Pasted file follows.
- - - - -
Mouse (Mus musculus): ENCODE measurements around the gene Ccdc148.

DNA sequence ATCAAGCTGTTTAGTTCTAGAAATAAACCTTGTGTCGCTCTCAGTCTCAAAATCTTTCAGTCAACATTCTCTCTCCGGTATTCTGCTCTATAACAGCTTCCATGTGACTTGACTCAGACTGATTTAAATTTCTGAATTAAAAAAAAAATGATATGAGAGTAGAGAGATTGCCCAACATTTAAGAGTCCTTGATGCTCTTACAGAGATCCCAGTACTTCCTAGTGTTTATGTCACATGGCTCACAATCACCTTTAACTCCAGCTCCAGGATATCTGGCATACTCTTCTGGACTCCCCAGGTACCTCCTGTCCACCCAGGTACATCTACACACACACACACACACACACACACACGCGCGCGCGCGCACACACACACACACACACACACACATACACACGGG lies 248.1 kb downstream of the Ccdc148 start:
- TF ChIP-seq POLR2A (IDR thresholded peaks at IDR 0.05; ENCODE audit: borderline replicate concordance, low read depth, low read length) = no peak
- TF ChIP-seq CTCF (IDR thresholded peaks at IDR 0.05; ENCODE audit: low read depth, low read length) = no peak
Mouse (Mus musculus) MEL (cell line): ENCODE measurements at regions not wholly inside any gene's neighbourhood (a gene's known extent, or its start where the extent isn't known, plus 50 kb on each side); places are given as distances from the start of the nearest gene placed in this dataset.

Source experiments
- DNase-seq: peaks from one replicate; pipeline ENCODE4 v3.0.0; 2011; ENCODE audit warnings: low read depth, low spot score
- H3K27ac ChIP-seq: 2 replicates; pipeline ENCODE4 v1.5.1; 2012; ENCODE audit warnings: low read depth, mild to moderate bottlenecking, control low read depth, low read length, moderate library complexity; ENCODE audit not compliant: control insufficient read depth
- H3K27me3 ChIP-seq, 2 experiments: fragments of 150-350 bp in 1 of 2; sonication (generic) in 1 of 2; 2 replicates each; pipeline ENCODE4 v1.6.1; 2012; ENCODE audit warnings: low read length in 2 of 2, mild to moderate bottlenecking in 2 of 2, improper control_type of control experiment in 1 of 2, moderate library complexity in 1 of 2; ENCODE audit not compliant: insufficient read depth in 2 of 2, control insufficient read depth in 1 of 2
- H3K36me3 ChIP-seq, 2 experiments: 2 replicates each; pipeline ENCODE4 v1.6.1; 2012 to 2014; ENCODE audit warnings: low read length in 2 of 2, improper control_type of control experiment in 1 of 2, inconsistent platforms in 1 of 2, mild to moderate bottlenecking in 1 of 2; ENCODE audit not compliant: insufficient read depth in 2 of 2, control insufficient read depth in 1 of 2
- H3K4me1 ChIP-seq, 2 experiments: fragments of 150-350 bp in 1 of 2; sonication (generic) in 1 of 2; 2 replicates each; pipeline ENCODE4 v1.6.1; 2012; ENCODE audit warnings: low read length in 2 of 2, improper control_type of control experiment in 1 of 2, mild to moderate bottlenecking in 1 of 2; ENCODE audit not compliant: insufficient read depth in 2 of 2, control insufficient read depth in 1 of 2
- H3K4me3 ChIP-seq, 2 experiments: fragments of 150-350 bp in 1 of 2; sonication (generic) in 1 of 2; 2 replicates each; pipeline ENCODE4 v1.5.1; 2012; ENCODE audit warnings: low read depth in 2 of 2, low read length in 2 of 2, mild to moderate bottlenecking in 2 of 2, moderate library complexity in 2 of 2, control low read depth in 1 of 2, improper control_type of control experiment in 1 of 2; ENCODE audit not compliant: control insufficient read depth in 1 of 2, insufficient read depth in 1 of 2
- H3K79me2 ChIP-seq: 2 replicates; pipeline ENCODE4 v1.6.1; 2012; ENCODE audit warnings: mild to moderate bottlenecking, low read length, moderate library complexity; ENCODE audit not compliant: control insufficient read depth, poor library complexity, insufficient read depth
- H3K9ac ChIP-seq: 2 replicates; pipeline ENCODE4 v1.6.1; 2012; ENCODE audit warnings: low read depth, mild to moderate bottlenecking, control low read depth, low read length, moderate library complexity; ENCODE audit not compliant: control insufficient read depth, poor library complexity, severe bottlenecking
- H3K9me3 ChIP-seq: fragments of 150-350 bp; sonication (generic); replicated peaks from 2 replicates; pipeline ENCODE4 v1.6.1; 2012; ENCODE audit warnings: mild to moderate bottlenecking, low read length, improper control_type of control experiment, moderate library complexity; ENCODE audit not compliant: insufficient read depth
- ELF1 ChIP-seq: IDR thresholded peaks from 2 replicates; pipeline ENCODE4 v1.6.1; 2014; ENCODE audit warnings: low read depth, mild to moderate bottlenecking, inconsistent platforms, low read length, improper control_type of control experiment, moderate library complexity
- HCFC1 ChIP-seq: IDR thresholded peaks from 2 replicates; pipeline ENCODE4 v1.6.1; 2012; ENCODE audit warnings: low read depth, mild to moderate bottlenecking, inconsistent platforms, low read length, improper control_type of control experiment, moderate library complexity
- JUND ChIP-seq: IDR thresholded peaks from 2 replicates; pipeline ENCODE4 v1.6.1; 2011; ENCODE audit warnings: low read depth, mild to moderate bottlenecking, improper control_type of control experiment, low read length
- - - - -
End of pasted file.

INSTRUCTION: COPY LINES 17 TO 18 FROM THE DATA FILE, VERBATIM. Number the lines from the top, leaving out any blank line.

- HCFC1 ChIP-seq: IDR thresholded peaks from 2 replicates; pipeline ENCODE4 v1.6.1; 2012; ENCODE audit warnings: low read depth, mild to moderate bottlenecking, inconsistent platforms, low read length, improper control_type of control experiment, moderate library complexity
- JUND ChIP-seq: IDR thresholded peaks from 2 replicates; pipeline ENCODE4 v1.6.1; 2011; ENCODE audit warnings: low read depth, mild to moderate bottlenecking, improper control_type of control experiment, low read length